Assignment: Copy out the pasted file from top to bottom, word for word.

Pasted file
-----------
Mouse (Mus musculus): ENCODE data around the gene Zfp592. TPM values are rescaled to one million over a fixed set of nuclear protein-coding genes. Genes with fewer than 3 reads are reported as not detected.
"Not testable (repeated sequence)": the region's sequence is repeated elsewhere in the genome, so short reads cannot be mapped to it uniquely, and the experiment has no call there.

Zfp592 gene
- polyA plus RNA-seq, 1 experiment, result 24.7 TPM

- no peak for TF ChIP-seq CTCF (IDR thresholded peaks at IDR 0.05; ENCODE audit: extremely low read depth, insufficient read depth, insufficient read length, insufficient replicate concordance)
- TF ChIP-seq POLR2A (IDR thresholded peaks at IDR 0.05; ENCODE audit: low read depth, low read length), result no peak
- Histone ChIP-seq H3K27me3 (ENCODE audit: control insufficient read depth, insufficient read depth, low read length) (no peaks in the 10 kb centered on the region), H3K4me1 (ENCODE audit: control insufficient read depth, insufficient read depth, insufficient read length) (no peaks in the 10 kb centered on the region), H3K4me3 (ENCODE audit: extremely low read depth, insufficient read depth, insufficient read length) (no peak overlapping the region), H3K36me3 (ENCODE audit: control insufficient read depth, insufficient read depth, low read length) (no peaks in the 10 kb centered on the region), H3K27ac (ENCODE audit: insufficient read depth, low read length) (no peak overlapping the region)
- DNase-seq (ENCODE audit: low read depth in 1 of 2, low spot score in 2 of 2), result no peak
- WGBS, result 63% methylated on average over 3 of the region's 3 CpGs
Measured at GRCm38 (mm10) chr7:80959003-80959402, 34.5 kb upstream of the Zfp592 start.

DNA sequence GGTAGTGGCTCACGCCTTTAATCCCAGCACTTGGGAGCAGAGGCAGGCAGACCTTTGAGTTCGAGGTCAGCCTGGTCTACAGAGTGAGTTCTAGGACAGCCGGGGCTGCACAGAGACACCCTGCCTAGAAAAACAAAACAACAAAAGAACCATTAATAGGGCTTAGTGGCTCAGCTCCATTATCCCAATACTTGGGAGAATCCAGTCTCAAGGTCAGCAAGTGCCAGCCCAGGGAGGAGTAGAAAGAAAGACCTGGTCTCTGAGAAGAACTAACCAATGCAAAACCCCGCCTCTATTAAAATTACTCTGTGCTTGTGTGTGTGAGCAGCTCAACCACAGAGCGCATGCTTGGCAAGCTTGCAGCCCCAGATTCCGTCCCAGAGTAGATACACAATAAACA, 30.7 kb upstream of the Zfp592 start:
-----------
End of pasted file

Mouse (Mus musculus): ENCODE data around the gene Zfp592. TPM values are rescaled to one million over a fixed set of nuclear protein-coding genes. Genes with fewer than 3 reads are reported as not detected.
"Not testable (repeated sequence)": the region's sequence is repeated elsewhere in the genome, so short reads cannot be mapped to it uniquely, and the experiment has no call there.

Zfp592 gene
- polyA plus RNA-seq, 1 experiment, result 24.7 TPM

- no peak for TF ChIP-seq CTCF (IDR thresholded peaks at IDR 0.05; ENCODE audit: extremely low read depth, insufficient read depth, insufficient read length, insufficient replicate concordance)
- TF ChIP-seq POLR2A (IDR thresholded peaks at IDR 0.05; ENCODE audit: low read depth, low read length), result no peak
- Histone ChIP-seq H3K27me3 (ENCODE audit: control insufficient read depth, insufficient read depth, low read length) (no peaks in the 10 kb centered on the region), H3K4me1 (ENCODE audit: control insufficient read depth, insufficient read depth, insufficient read length) (no peaks in the 10 kb centered on the region), H3K4me3 (ENCODE audit: extremely low read depth, insufficient read depth, insufficient read length) (no peak overlapping the region), H3K36me3 (ENCODE audit: control insufficient read depth, insufficient read depth, low read length) (no peaks in the 10 kb centered on the region), H3K27ac (ENCODE audit: insufficient read depth, low read length) (no peak overlapping the region)
- DNase-seq (ENCODE audit: low read depth in 1 of 2, low spot score in 2 of 2), result no peak
- WGBS, result 63% methylated on average over 3 of the region's 3 CpGs
Measured at GRCm38 (mm10) chr7:80959003-80959402, 34.5 kb upstream of the Zfp592 start.

DNA sequence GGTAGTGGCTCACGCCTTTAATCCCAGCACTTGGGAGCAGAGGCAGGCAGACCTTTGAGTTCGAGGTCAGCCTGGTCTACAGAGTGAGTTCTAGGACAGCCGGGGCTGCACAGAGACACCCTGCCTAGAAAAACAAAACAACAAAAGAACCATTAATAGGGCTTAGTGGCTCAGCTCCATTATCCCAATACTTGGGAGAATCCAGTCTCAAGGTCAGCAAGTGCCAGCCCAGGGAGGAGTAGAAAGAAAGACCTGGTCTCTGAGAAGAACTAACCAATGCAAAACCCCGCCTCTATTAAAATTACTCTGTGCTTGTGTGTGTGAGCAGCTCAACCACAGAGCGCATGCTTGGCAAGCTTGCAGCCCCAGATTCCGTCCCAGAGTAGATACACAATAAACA, 30.7 kb upstream of the Zfp592 start: